“Some of us hesitate when we should be starting instead. We hold back, promise to do more research, wait for a better moment, seek out a kinder audience.
This habit is incredibly common. It eats up our genius and destroys our ability to make the contribution we’re quite capable of making. Call it hypogo–trapped into not enough starting.
Surprisingly, the flip side is also true.
Some people deal with the fear and hide out by doing something else. They overstart, constantly dreaming up the next big thing, bigger than big. They might start a zeppelin transit company on Monday, and then drop it for a Stirling engine patent application on Wednesday, and perhaps, if that doesn’t take off in just a day or two, aim for a business focused on home delivery of notary services by the end of the week.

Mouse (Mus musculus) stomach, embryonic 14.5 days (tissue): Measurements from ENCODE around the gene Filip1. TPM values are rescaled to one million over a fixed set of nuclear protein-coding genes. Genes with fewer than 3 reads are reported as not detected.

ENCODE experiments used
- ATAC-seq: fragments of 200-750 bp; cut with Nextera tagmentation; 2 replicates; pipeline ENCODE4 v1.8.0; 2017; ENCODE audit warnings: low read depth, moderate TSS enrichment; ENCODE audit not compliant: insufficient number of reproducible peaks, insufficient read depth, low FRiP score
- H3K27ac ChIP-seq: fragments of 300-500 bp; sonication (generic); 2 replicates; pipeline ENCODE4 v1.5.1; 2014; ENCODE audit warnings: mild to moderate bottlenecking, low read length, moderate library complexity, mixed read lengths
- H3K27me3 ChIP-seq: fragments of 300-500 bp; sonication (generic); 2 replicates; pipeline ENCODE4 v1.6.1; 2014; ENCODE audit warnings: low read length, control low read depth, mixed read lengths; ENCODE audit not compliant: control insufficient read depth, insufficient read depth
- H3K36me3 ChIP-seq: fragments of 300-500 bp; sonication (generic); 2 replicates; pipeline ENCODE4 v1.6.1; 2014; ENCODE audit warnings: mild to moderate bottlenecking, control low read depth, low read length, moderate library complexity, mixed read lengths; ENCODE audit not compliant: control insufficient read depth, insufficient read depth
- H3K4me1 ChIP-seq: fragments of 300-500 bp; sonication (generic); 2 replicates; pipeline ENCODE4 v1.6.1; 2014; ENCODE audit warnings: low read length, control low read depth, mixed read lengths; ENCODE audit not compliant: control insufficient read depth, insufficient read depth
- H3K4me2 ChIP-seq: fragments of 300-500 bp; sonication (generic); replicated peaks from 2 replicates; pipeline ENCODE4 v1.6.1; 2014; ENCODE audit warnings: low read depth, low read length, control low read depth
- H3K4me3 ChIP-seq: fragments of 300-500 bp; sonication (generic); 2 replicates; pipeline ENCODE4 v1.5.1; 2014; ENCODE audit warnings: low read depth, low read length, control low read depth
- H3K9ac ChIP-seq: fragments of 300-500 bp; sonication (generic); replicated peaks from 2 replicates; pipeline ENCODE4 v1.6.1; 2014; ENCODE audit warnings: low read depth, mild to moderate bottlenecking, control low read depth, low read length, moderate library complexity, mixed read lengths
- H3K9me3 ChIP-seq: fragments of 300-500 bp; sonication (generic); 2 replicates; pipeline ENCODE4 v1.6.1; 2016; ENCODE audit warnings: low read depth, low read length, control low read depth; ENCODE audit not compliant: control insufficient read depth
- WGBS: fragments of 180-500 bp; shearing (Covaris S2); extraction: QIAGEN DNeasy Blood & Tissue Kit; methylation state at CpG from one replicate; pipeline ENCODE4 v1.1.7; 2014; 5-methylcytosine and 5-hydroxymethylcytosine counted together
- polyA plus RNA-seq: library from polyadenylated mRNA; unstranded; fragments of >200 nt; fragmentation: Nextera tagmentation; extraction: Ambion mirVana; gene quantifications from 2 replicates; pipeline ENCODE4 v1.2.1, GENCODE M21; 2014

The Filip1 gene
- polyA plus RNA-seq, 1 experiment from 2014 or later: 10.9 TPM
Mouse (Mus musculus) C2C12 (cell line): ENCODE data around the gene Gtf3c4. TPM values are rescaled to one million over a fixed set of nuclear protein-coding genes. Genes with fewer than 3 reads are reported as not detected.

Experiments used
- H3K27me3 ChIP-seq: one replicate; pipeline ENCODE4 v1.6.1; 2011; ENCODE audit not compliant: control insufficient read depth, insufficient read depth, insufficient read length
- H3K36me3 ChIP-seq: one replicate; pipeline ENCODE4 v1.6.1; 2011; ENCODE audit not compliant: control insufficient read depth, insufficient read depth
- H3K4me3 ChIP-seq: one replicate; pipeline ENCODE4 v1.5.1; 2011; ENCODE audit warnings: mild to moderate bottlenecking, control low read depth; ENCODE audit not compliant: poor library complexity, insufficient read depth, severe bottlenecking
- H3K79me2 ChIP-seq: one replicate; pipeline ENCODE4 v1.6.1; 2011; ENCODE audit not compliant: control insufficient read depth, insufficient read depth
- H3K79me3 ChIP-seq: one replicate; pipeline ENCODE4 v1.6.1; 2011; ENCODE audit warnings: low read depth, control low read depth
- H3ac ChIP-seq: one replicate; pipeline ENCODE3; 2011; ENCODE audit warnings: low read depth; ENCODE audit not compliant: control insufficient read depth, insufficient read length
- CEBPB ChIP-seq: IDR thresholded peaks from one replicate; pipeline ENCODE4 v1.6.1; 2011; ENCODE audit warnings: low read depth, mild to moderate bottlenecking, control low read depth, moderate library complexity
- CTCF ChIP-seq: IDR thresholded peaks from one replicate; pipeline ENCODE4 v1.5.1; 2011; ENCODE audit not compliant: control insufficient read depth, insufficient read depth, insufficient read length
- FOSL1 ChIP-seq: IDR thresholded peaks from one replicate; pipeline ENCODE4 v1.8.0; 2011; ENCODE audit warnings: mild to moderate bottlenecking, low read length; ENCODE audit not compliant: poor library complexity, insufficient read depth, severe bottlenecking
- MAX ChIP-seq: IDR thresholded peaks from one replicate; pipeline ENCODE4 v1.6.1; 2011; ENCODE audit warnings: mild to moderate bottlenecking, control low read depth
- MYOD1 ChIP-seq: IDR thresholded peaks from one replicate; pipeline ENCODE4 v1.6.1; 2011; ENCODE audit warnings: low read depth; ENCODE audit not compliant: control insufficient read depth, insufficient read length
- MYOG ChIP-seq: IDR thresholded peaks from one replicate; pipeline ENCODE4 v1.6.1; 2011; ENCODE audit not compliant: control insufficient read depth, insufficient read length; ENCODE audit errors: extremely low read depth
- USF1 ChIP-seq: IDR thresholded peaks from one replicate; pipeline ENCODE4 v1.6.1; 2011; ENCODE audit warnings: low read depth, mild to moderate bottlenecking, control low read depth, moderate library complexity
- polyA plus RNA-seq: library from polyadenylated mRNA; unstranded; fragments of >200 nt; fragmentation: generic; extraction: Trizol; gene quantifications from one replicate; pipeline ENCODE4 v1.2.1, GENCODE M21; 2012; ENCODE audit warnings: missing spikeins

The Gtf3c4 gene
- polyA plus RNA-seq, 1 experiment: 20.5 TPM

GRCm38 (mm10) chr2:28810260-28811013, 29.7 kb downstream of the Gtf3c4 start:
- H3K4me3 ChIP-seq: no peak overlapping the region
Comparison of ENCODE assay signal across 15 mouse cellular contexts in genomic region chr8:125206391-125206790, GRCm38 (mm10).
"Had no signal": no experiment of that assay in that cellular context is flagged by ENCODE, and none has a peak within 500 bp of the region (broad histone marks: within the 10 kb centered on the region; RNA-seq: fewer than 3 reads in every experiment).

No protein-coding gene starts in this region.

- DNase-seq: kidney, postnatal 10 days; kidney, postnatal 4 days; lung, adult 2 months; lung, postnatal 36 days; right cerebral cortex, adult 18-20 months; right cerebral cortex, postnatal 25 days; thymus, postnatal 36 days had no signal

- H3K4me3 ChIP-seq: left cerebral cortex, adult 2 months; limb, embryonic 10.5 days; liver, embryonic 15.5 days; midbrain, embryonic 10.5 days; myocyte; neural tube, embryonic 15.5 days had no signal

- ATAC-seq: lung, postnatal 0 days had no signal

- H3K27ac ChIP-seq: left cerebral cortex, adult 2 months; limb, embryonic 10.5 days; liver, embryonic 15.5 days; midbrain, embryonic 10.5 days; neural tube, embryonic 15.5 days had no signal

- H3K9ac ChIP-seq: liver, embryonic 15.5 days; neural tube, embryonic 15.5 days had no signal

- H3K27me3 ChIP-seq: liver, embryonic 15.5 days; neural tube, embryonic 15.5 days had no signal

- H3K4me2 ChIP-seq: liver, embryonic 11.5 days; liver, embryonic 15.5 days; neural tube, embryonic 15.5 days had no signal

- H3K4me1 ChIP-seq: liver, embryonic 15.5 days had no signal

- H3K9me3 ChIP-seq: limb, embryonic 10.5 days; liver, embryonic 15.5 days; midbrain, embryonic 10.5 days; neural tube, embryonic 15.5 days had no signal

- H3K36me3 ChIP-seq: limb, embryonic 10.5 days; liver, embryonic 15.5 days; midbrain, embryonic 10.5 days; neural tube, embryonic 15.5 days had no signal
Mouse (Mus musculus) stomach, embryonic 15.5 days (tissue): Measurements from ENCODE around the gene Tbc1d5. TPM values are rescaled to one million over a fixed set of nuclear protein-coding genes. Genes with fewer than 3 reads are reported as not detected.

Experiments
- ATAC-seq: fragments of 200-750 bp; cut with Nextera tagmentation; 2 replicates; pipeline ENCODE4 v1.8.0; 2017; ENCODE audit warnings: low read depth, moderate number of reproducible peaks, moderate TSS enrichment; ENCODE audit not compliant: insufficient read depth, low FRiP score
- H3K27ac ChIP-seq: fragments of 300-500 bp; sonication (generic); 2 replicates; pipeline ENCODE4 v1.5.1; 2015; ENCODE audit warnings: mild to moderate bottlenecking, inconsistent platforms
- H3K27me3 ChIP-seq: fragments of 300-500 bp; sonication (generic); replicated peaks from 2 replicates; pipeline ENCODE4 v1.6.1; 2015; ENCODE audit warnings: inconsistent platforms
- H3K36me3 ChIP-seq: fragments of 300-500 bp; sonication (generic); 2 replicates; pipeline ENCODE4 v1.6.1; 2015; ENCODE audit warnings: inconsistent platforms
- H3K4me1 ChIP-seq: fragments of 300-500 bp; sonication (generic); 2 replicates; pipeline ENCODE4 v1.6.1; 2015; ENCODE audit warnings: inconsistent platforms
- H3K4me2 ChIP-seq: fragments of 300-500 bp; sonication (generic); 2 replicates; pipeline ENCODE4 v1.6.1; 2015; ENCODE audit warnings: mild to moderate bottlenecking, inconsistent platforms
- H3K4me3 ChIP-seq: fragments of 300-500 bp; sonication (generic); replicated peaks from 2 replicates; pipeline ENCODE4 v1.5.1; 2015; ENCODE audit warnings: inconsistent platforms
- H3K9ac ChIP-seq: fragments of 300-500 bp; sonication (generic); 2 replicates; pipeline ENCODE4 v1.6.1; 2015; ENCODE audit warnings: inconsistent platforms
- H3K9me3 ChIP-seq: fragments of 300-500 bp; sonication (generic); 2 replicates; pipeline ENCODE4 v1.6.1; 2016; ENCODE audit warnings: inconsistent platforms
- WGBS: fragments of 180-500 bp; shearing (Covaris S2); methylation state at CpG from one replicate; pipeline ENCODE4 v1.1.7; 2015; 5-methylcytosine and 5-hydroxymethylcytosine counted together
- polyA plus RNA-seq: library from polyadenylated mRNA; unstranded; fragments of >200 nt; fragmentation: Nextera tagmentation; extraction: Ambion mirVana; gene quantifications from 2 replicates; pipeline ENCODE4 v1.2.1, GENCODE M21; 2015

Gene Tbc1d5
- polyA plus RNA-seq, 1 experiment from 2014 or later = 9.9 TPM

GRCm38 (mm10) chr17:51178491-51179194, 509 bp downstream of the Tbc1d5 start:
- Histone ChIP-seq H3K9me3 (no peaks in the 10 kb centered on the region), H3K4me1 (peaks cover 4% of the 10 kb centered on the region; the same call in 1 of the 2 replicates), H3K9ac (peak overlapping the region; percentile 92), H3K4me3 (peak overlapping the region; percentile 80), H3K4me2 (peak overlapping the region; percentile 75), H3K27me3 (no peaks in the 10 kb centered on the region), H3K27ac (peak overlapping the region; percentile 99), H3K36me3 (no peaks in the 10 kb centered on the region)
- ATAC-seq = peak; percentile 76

Fitzgerald nailed it when he described Jay Gatsby’s attitude: “What would be the use of doing great things if I could have a better time telling her what I was going to do?” It’s easy to fall so in love with the idea of starting that we never actually start.
The person who constantly asks questions, interrupts, takes endless notes, and is always in your face isn’t just annoying–she’s self-sabotaging, a form of hiding. This hypergo mindset is just as safe as the more prevalent kind of under-shipping, because if you’re the kind of person who’s always dreaming and riffing, of course you can’t be held responsible for your work. First, because you’re crazy, and second, because you’re too busy doing the next thing to be held responsible for the last one.”